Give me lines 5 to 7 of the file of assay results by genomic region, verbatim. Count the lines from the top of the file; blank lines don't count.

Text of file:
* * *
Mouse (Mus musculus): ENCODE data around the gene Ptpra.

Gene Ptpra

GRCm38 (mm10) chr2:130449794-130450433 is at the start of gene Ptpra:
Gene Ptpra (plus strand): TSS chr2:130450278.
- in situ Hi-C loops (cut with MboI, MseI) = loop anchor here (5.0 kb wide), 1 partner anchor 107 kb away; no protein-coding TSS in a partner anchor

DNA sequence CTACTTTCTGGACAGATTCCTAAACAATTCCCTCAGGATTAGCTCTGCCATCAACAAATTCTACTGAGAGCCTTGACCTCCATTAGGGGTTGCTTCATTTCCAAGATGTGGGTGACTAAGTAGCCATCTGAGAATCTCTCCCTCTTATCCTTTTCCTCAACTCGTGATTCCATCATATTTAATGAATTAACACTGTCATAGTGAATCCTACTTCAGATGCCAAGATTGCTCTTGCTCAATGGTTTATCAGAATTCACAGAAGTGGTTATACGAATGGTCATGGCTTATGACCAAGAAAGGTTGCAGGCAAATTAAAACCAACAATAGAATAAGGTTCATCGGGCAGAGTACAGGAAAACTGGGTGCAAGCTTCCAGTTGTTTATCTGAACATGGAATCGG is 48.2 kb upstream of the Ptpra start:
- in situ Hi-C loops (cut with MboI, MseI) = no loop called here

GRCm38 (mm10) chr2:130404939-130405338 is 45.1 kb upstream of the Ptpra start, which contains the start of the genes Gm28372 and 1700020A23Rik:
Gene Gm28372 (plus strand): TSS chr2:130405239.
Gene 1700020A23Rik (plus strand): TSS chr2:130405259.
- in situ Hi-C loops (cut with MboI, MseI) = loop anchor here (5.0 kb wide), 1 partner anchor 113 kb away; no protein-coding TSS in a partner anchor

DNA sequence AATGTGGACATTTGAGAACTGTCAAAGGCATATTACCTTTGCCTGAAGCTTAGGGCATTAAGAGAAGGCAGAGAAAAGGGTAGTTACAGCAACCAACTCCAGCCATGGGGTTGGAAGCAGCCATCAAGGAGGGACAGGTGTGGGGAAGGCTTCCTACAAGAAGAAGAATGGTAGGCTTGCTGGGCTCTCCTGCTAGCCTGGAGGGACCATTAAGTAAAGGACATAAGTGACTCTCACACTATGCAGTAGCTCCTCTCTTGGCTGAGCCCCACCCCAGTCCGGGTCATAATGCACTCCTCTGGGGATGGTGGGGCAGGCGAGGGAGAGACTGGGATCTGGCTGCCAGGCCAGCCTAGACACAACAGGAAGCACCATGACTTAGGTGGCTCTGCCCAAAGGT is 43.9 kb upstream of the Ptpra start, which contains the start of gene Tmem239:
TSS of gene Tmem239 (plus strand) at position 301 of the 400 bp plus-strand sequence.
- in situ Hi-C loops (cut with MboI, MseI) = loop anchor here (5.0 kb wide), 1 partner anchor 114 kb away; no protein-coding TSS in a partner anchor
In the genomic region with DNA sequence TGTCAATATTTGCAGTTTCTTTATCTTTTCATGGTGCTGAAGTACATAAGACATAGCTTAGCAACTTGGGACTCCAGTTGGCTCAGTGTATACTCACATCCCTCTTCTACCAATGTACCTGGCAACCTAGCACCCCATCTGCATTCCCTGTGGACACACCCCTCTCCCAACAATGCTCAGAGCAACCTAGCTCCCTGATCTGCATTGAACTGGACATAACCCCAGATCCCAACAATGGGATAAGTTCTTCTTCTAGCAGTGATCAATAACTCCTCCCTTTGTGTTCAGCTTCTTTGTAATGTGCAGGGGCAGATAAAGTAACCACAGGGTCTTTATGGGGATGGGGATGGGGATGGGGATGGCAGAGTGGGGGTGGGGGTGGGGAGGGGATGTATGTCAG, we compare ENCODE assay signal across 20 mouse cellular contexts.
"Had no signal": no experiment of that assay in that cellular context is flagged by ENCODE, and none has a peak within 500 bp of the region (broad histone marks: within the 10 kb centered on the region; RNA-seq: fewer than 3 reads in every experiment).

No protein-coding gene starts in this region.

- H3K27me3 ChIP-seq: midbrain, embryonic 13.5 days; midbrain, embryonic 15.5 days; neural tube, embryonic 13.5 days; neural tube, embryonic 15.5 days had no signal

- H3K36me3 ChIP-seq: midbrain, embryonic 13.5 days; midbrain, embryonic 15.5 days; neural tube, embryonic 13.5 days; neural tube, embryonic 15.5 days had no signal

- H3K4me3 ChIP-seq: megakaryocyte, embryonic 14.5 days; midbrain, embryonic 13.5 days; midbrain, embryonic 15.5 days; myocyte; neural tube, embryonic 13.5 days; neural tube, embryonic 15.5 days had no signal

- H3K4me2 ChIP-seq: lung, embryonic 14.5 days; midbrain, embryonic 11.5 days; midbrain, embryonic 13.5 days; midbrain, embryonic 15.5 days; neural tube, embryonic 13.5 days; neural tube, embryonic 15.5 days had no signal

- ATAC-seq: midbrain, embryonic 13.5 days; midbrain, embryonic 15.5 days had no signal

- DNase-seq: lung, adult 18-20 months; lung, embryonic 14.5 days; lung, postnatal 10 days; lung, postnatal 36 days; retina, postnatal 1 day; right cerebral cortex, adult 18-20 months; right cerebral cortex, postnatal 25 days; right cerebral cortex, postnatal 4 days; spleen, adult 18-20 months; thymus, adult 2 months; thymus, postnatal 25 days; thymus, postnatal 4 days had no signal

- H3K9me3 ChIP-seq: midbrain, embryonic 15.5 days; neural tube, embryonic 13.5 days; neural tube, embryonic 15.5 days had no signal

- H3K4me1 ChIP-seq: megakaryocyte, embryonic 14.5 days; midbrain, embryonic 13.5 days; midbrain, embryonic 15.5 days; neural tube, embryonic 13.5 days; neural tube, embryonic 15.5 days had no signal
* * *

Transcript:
- in situ Hi-C loops (cut with MboI, MseI) = loop anchor here (5.0 kb wide), 1 partner anchor 107 kb away; no protein-coding TSS in a partner anchor

DNA sequence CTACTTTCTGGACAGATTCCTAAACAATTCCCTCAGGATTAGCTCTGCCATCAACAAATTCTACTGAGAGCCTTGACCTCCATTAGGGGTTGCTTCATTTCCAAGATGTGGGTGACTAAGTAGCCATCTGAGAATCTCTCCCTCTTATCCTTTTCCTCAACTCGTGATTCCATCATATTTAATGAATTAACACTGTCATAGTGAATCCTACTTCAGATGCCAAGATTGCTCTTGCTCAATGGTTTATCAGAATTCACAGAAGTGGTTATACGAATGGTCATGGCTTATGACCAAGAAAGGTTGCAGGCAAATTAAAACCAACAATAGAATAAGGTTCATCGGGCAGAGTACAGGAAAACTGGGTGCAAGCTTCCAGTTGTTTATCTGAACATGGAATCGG is 48.2 kb upstream of the Ptpra start:
- in situ Hi-C loops (cut with MboI, MseI) = no loop called here